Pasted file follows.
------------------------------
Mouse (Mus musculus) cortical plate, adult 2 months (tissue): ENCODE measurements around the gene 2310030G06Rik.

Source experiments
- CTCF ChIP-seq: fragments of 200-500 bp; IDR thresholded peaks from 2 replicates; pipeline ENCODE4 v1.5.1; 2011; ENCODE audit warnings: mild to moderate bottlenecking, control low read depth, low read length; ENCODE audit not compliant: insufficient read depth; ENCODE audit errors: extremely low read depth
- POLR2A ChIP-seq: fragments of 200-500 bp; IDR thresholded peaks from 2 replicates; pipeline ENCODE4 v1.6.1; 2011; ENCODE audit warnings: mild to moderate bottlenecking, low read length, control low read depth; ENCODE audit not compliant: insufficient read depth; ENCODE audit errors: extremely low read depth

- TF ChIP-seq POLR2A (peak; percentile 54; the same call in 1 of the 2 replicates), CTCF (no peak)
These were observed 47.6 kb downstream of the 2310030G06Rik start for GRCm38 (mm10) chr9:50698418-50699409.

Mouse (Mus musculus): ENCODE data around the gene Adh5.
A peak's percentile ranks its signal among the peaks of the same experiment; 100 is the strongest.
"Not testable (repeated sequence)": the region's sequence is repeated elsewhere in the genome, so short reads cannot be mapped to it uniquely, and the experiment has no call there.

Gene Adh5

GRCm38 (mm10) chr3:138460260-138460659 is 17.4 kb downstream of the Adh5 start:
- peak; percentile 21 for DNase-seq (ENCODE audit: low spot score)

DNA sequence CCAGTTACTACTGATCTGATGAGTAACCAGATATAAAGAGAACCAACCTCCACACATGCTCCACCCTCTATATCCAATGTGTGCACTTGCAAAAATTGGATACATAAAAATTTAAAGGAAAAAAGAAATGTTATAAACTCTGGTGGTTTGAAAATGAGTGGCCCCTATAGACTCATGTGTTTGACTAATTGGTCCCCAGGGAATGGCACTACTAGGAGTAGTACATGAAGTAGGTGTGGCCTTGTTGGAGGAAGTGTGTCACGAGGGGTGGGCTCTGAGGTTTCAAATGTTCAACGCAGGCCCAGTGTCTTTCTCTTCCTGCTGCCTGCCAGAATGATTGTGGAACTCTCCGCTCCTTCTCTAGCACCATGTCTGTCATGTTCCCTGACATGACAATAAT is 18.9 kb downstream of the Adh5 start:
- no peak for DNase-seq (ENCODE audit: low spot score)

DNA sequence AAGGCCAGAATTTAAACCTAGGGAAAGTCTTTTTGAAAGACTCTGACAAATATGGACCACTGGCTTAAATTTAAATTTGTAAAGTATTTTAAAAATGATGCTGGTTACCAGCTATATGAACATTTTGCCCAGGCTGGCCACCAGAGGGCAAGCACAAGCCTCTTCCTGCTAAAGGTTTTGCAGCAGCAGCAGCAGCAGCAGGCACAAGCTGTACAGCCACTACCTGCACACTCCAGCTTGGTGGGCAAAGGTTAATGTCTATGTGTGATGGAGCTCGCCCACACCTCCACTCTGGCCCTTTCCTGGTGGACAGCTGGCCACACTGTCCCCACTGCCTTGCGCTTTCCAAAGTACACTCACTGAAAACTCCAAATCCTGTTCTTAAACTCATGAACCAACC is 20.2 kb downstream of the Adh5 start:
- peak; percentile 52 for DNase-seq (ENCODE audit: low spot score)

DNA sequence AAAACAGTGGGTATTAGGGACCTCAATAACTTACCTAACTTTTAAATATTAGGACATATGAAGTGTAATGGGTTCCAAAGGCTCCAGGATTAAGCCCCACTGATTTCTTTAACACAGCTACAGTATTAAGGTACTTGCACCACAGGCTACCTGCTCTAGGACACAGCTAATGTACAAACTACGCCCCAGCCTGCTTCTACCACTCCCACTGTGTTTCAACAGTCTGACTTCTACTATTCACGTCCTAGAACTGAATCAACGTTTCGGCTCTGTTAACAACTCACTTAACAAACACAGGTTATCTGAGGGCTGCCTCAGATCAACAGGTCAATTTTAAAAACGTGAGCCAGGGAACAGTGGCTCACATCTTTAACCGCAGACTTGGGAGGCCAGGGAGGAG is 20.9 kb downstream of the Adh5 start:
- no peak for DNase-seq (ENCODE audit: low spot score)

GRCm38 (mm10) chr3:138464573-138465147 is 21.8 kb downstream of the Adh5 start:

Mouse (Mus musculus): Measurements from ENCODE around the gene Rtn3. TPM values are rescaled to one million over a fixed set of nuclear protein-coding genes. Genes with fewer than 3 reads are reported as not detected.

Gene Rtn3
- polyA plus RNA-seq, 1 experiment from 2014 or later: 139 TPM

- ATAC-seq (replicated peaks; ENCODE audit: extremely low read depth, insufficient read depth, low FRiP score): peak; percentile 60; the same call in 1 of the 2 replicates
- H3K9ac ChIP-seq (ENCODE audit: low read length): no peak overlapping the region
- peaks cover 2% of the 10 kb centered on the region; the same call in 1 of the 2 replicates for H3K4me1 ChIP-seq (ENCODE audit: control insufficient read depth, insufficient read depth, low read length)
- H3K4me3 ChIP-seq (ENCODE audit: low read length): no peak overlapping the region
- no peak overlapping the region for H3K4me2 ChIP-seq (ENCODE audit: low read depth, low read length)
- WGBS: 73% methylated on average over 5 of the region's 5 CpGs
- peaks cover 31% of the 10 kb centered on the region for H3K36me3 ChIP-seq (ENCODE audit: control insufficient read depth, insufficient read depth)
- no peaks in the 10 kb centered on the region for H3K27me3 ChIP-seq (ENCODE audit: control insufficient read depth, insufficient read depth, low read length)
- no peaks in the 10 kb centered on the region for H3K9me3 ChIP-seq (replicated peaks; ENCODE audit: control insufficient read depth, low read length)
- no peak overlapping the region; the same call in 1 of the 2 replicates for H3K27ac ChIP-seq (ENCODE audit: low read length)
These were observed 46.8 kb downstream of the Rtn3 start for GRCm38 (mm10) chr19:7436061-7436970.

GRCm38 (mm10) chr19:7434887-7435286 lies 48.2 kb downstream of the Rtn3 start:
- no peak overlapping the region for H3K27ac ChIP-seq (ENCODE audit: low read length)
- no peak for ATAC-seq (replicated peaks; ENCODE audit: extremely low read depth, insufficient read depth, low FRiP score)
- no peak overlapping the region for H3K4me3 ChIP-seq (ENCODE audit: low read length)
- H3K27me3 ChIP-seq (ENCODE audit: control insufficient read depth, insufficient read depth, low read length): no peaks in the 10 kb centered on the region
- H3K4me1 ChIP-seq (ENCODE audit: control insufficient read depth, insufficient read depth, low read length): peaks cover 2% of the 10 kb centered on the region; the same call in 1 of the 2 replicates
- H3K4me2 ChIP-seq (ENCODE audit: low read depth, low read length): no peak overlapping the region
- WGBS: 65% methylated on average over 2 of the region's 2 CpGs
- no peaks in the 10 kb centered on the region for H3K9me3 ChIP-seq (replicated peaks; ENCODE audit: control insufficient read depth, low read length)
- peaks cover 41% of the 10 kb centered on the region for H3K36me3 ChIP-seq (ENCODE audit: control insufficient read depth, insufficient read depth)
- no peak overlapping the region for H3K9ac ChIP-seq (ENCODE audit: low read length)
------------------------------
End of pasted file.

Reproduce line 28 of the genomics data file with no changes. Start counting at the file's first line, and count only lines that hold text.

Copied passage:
- WGBS: 73% methylated on average over 5 of the region's 5 CpGs